Alpha synuclein (αS) is a ~14 kDa intrinsically disordered protein with a yet unknown physiological function. The conversion of monomeric αS into amyloid aggregates is believed to play a central role of the pathology of Parkinson’s disease (PD). Despite extensive studies on amyloid formation of αS in bulk solution, the mechanistic details of αS aggregation at biological interfaces like lipid membranes are unclear. Further, it is also unknown how amyloid aggregates that are formed in PD potentiate neuronal cell death. Association with (specific) cellular membranes is believed facilitate amyloid formation, but this hypothesis is clouded by the fact that the physiological function of αS probably also involves association with physiological cell membranes. Therefore, understanding interactions of αS with lipid membranes is critical to uncover its possible functional or pathological role, which we have investigated in this thesis. In particular, we focus on the following questions which form the core of the thesis: * How are physical properties of phospholipid membranes affected by αS binding and aggregation and vice versa? * How do early amyloid aggregates of αS perturb phospholipid membranes? * What is the role of N-terminal acetylation in αS on its membrane binding properties and aggregation propensities? * How do terminal domains in αS affect the morphology of amyloid aggregates? To answer these questions a wide range of biochemical and biophysical techniques like fluorescence confocal microscopy, fluorescence anisotropy, circular dichroism, Fourier transform infra-red spectroscopy and fluorescence recovery after photobleaching were used to probe the interactions of lipid membranes with monomeric αS. Our results show the importance of inter-αS, inter-lipid and αS–lipid interactions that are involved both prior to and post amyloid formation.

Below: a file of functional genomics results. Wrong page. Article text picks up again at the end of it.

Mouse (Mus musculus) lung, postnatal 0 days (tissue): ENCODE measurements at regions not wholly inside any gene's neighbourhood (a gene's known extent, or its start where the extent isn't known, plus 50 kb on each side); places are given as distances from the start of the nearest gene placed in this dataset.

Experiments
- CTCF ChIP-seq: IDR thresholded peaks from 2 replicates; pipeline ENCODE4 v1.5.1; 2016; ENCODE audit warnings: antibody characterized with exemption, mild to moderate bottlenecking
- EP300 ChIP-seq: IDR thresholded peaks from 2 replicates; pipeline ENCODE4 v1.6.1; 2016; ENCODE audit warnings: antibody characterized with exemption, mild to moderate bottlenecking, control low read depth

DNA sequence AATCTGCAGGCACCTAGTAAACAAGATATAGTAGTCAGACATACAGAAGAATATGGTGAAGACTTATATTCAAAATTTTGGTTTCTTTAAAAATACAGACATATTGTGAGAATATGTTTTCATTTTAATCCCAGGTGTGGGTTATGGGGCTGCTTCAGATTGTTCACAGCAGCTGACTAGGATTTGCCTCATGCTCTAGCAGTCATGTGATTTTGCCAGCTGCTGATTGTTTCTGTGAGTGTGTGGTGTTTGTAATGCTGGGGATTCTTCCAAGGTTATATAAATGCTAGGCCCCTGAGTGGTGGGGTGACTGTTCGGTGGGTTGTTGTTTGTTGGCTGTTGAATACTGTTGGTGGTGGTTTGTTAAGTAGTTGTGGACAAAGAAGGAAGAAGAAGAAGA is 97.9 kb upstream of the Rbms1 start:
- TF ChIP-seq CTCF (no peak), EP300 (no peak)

|Award date||6 Apr 2016|
|Place of Publication||Enschede|
|Publication status||Published - 6 Apr 2016|